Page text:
With his 16th album “Staub”, Wolfram Spyra presents the electronic community a different yet daring sonic experiment. What initially started out as something organized, logical and back-to-basics ended up more and more chaotic, deranged and unpredictable as the project evolved.
There’s no sign of compromise on anything on the 50-minute release: seems Mr Spyra enjoyed himself a lot while experimenting with an old Juno 6 (six voice polyphonic analog) synth, exploring it ins and outs while triggering/modulating its sequencer patterns. Still, the post-electronic, retro-sounding outcome with scents of contemporary classical music and Krautrock features links to vintage Schulze and Kraftwerk.
The opening piece “Dusk” already made me think of the melancholic-angled shoegazer ambient of Ulrich Schnauss, while there’s some tweaked Berlin School sequencing sketched out on the title track.“Glacier” proves another challenge with its quite unusual, strange and unpredictable modulated sequencer patterns.
Harmonic and beautiful classic Em is encountered on the excellent “Etude”, where spherical mellotron textures and flute complement a spatial, upfront sequence. Gentle spheres and evolving sequencer patterns also make up the emotive “Ecce Homo”, which comprises both brightness and more contemplative flavours. It’s another great piece that proves magical with headphones. “Flur” takes on a bit more minimalist shape while the sound design is in constant fluent motion.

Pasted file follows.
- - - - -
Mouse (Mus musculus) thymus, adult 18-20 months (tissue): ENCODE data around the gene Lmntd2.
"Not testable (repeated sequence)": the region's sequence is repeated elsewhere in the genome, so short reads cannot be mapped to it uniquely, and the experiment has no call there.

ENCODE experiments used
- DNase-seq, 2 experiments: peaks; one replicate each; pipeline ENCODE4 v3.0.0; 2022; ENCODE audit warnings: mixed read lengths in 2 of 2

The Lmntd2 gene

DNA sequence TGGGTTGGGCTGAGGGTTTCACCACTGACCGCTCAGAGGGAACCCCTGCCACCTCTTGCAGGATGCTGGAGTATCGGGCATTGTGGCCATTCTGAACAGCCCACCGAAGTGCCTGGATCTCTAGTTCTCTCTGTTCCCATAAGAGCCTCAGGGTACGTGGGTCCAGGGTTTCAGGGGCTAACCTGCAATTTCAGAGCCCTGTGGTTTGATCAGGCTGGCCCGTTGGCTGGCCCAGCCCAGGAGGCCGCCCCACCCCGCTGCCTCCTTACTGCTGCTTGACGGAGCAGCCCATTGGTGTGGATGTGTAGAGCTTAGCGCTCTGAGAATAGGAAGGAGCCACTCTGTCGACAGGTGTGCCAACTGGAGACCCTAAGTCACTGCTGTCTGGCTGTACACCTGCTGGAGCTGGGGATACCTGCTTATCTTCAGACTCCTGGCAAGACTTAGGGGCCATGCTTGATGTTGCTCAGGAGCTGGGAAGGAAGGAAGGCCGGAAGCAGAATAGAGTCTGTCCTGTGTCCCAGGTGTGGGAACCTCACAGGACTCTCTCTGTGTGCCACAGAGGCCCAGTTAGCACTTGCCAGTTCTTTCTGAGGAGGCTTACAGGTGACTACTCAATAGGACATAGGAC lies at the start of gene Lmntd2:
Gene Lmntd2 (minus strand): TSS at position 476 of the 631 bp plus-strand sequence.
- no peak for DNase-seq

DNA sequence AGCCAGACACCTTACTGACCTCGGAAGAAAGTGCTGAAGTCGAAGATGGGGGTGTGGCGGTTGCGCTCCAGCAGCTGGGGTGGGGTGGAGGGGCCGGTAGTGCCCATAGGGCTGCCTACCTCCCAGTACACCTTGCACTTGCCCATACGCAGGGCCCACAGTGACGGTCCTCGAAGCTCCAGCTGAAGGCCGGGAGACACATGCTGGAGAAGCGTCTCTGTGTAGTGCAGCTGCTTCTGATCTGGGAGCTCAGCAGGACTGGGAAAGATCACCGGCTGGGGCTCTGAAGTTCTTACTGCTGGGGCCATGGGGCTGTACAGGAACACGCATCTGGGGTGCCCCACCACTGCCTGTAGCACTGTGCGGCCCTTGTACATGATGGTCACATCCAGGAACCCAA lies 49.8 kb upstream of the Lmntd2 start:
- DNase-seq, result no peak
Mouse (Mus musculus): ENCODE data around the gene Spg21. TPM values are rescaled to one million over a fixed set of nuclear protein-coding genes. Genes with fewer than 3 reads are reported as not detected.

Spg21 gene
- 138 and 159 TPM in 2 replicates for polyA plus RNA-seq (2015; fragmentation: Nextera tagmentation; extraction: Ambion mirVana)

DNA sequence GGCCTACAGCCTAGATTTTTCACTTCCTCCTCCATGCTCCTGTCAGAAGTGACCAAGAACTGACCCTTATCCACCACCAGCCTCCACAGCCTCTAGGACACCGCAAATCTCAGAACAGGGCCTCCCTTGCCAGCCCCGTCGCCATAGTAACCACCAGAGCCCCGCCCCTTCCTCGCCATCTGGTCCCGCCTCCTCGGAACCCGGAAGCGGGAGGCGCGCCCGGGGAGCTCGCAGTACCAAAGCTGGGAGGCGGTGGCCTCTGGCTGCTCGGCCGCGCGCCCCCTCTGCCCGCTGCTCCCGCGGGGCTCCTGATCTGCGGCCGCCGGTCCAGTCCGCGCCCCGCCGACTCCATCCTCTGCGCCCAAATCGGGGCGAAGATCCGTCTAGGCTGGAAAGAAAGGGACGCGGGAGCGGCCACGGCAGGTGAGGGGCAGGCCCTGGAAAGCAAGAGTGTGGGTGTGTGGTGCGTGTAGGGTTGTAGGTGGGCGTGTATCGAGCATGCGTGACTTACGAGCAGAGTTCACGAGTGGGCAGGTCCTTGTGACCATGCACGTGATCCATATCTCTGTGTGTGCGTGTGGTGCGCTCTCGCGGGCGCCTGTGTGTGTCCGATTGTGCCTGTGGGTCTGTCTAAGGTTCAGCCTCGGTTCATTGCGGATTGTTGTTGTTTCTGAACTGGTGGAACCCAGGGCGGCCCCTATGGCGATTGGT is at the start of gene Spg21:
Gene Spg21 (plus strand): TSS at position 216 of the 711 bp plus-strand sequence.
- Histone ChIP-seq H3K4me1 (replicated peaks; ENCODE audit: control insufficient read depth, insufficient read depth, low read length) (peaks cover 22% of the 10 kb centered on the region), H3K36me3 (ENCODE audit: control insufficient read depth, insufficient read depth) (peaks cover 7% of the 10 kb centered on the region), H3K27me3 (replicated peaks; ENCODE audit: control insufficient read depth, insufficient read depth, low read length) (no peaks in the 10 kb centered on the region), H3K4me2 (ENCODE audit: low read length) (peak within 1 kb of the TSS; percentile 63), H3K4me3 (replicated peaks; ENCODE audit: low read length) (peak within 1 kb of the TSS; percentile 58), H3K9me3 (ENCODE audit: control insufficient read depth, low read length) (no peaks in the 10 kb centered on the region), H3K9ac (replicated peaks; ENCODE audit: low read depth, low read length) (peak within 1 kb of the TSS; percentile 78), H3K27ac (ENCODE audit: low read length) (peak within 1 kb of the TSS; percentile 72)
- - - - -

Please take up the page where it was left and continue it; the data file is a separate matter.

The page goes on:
Overlooking the whole album I feel the stillness and delight of the nighttime reflect nicely in many tracks and passages on this excellently mixed and mastered album that keeps softly ringing in my ears after the last few notes.
So do yourselves a favour and buy this gem if you like vintage sound (design) and meticulously treated old-school sequencing.
You can see what reviews I have done of this artist on the Spyra artist page
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